Thursday 2 July, 2020

Jamaica has ideal recipe for growth – JMEA President

President of the Jamaica Manufacturers and Exporters Association (JMEA) Metry Seaga.

President of the Jamaica Manufacturers and Exporters Association (JMEA) Metry Seaga.

President of the Jamaica Manufacturers and Exporters Association (JMEA) Metry Seaga is questioning why the Jamaican economy is growing just under two per cent when "on paper, we have the ideal recipe for economic success".

"...So, it begs the question; in fact, it begs many questions, including why is our economy only growing at a rate of 1.8 per cent?" Seaga asked.

The JMEA president argued that there is a clear correlation between the country's high import bill and the sluggish economic growth.

Imports in Jamaica increased to US$1.6 billion in the third quarter of 2018 from US$1.3 billion in the second quarter. Soaps, detergents, perfumes, cosmetics, shampoos and body lotions were imported at a value of US$29 million in the same year, and an additional US$67 million was spent importing sauces and condiments, pastries and biscuits, banana and plantain chips, confectionary, juices and sodas, according to Seaga.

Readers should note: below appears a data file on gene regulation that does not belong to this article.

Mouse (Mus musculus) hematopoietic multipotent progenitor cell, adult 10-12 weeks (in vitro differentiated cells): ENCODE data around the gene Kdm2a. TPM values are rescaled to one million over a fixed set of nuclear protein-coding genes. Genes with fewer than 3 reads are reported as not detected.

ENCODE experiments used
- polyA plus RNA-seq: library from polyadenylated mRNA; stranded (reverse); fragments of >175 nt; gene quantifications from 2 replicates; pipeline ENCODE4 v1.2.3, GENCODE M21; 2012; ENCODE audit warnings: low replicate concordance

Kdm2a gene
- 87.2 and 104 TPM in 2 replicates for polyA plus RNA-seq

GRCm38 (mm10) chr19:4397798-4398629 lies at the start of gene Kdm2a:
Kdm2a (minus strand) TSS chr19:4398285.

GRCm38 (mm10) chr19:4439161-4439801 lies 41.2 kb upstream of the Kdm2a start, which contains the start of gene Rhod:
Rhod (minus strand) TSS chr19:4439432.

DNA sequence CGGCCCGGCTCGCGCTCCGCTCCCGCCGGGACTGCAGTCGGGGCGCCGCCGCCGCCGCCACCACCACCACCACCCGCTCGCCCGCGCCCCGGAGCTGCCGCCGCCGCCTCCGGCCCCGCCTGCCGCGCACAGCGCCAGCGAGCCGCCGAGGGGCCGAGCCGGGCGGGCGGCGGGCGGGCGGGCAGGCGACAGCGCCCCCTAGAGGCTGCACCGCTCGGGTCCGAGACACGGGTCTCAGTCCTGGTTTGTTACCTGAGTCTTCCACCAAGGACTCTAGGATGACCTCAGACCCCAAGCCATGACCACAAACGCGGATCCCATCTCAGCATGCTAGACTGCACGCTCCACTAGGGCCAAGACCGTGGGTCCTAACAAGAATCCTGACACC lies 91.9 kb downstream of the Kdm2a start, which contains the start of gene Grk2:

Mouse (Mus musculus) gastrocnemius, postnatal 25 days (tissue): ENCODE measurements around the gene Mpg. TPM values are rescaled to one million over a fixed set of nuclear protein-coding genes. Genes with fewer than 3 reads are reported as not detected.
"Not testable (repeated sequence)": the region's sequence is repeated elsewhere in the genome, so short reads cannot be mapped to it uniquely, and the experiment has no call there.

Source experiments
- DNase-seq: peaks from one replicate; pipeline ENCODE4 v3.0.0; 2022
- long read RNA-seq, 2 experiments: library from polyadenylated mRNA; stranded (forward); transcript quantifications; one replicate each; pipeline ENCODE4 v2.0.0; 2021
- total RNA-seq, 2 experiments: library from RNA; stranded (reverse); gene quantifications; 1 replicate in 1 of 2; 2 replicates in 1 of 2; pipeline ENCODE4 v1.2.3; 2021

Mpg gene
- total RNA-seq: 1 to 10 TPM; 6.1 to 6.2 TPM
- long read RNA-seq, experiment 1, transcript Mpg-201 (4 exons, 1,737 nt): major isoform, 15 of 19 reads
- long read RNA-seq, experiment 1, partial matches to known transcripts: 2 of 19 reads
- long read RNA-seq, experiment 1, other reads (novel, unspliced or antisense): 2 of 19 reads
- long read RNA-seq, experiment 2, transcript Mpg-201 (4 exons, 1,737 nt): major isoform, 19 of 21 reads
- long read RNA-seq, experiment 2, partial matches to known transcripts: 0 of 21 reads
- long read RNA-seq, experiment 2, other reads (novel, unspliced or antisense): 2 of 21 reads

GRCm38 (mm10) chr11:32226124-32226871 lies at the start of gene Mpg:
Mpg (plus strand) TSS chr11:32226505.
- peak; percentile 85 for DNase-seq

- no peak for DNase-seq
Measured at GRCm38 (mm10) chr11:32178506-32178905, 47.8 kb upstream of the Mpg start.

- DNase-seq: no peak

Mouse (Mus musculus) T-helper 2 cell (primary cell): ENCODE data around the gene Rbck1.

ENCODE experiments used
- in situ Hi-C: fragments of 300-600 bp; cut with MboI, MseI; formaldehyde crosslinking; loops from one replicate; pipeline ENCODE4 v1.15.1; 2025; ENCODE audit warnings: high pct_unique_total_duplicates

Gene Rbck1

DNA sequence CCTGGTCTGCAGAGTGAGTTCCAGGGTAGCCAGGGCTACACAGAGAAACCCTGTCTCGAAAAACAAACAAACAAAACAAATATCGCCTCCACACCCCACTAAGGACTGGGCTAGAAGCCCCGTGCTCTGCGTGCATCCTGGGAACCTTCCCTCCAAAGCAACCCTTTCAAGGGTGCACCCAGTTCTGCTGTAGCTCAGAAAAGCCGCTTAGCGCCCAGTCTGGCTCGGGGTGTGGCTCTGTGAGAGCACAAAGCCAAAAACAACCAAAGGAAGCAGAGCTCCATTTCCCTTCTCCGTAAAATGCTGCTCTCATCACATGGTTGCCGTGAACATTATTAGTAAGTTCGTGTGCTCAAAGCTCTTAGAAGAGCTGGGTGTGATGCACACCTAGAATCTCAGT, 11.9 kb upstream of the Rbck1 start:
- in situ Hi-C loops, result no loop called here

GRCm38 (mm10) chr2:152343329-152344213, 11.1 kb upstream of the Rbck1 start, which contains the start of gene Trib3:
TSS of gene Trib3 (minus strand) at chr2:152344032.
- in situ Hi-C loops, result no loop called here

“This is simply unacceptable," Seaga charged.

"Together, we need to make a deafening noise that says to the government, the amount spent on importation through public procurement must be reduced, and more faith and investment need to be placed in our local businesses.  It is crucial to our prosperity, stability and security and to increase employment, raise wages and grow our economy."

 He was speaking at the fifth staging of the Tourism Linkages’ Speed Networking event, staged at the Montego Bay Convention Centre on Wednesday.

The event is held to bring together sellers and buyers to bridge the supply gap in the tourism sector. 

Seaga argued that the JMEA is passionate about initiatives like the Tourism Linkages Speed Networking.

" It’s not just about bringing your products and services to display, but for you to forge reliable and formidable business relationships between the productive sector and the tourism industry, and even within the productive sector itself because suppliers can supply suppliers too. So, I implore you to make good use of the opportunity you have here today (Wednesday)," Seaga said.

"It is through the progression of these opportunities that our government will see that our local companies are more than equipped to supply our nation’s needs, and it is up to us to continue to prove it beyond today by continuing to procure Jamaican products and services for our business and personal use, as well as by being the torchbearers of buying Jamaican."


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